Clint Eastwood brings the power, oh wait, we’re in Boston, the powah!
Screenplay By: Brian Helgeland
Directed By: Clint Eastwood
The opening moments of Mystic River are powerful in their subdued nature, but it is a snippet of a scene directly following the opening moments that lets us know the true power this movie contains. A boy runs through the woods, animal sounds all around him, he is the hunted, he is prey. Even as an adult you can see that Dave Boyle is still in that forest, he is still being chased down by wild animals. Through cinema Mystic River is able to present what Dave can’t express himself. We begin to sense what the real truth is, we begin to feel for Dave and realize how damaged he is. Mystic River finds its true power in Dave’s final moments, when we sense that all these years later the wild animals have finally caught up with him, this time in the guise of a revenge driven friend. We can’t escape from the dour nature of Mystic River, the residents can’t escape from their situation and poor Dave can’t escape from the wild animals of our nightmares and his reality.
In order for any of the above to ring true you need strong performances. Mystic River is full of nothing but strong performances. The supporting cast is great, but Mystic River belongs to Tim Robbins, Kevin Bacon and Sean Penn. Each of them have their moments, but they always maintain the same level of honesty and realism no matter what situation their characters are in. Sean Penn and Tim Robbins are used to acting accolades, Kevin Bacon not so much. I have always been a big supporter of Kevin Bacon as a very good actor, and it’s always a joy to see him in movies where he gets to display his acting chops for all to see. It’s no surprise that his character is the one we relate to the most, because he is the only one of the three friends willing to take on his demons and change. Dave dies because of his demons, Jimmy reverts to his murderous ways because of his demons, but only Sean is able to overcome his demons and perhaps lay the groundwork for a better life.
I have spoken before of how I am a big fan of Clint Eastwood as a director, and Mystic River is no different. His style is just as simple in Mystic River as it is in all of his best movies, and through that simplicity he draws true emotion form his audience. He constructs a pace for the movie that allows the characters time to breathe but still keeps the audience interested. Eastwood, as well as the rest of the crew, imbue every scene with some minor detail that drives the story forward, there is never a moment in Mystic River that could be done away with.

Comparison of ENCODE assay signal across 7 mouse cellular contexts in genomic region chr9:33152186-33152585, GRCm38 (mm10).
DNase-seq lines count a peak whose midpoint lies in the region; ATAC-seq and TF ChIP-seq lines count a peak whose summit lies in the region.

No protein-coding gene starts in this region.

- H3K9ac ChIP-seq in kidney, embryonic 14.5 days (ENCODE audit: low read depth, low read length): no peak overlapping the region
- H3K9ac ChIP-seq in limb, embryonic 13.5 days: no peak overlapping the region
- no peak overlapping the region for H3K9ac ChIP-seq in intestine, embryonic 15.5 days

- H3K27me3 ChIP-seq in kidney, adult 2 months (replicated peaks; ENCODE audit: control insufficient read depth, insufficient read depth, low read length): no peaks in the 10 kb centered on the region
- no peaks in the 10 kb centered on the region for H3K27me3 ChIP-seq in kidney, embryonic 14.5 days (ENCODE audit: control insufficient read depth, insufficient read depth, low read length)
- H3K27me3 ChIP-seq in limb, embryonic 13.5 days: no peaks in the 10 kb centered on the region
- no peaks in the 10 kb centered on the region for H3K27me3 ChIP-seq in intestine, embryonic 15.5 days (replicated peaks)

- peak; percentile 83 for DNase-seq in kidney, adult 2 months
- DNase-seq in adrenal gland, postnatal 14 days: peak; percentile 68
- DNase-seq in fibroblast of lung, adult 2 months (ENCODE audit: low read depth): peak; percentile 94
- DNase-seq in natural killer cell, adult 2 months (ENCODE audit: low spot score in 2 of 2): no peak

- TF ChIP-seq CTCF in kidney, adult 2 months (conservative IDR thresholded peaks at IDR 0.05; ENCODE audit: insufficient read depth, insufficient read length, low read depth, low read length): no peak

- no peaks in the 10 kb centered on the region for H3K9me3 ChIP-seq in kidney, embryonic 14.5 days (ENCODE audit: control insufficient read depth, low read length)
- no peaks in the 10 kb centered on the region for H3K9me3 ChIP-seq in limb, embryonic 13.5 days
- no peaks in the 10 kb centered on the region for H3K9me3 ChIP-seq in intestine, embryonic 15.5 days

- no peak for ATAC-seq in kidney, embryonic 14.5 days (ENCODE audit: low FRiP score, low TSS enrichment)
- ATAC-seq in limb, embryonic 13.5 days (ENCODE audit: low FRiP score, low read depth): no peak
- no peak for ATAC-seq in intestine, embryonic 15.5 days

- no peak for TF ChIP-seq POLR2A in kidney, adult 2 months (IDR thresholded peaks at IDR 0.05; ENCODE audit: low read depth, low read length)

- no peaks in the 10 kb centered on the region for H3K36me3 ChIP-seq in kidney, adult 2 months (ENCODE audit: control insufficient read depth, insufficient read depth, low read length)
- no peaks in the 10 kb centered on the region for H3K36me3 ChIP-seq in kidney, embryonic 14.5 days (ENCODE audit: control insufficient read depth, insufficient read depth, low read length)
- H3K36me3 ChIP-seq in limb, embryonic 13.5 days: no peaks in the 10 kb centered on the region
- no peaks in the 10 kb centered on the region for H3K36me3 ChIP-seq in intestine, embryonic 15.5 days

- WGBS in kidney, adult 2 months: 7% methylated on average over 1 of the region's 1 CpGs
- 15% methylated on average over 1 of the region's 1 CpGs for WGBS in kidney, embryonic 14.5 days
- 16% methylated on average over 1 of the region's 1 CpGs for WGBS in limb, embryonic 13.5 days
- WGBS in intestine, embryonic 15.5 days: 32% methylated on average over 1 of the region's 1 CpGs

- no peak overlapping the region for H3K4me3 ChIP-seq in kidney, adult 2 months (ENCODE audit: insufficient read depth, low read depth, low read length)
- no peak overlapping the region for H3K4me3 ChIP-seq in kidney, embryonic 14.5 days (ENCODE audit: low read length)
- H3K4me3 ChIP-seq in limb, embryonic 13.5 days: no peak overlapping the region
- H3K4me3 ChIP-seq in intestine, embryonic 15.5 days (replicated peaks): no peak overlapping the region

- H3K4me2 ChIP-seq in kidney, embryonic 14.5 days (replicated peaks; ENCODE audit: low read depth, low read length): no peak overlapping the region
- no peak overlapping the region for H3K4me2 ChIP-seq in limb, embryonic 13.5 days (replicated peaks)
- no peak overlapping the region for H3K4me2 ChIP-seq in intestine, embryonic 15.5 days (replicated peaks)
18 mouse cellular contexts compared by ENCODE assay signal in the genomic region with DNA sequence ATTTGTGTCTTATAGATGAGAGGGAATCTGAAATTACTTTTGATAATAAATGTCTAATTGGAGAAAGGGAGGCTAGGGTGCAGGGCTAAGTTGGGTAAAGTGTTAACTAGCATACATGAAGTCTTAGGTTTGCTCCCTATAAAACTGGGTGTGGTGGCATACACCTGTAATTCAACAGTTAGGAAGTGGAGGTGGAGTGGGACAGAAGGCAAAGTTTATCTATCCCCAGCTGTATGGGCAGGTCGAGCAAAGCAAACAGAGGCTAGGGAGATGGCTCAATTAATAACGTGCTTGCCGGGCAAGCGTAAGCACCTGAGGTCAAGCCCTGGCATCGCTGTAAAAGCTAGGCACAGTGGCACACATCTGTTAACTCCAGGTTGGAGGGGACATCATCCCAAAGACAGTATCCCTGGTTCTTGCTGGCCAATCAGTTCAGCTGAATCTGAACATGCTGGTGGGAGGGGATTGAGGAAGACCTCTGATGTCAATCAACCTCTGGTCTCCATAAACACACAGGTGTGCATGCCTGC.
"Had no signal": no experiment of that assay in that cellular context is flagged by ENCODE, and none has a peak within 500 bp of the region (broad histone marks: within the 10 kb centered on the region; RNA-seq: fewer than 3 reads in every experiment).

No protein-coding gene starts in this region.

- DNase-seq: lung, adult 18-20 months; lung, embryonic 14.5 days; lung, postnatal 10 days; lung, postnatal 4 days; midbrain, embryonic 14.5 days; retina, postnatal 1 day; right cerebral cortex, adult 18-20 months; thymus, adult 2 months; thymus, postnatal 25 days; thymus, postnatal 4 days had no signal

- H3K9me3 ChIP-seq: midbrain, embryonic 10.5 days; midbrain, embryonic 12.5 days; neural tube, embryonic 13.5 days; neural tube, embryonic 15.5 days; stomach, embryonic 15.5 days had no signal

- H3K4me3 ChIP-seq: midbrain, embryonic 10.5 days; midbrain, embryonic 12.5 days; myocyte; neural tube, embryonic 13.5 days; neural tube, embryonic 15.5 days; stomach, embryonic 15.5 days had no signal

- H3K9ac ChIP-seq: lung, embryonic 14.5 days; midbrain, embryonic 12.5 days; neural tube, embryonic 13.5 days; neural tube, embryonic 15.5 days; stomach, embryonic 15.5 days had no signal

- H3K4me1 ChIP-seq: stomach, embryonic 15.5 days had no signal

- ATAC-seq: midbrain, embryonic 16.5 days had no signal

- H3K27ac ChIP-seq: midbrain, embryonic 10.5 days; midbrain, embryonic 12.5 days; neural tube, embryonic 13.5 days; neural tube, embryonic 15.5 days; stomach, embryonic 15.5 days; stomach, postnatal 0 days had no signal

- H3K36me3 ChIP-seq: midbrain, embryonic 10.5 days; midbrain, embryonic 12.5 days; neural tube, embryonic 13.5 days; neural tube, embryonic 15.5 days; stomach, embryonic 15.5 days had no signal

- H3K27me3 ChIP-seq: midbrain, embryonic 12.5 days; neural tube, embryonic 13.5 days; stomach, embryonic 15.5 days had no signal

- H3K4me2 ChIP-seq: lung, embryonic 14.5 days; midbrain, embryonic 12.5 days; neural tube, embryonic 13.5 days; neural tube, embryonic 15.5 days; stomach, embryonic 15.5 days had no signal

The only area of Mystic River that I still remain unsure of is the ending. When I first saw Mystic River I hated the ending, in my mind it glorified the actions of Sean Penn’s character while all of a sudden turning Laura Linney into some sort of mob wife. My views have changed over time to where I take the final parade sequence as a condemnation of Penn and Linney. A statement that little victories like this are all they can hope for in life because they are destroyers, not human beings capable of a greater life. My view will probably change the next time I watch Mystic River, but for the time being I am satisfied with the ending I was given.
Mystic River marks yet another triumph for Clint Eastwood as a director. Others may not like him or his style, but I happen to love his simple take on making films and drawing emotions for his audience. Mystic River is equal parts great character study, family drama, murder mystery and psychological inspection. Put them all together and you have a great film, one in a long line of them from Clint Eastwood.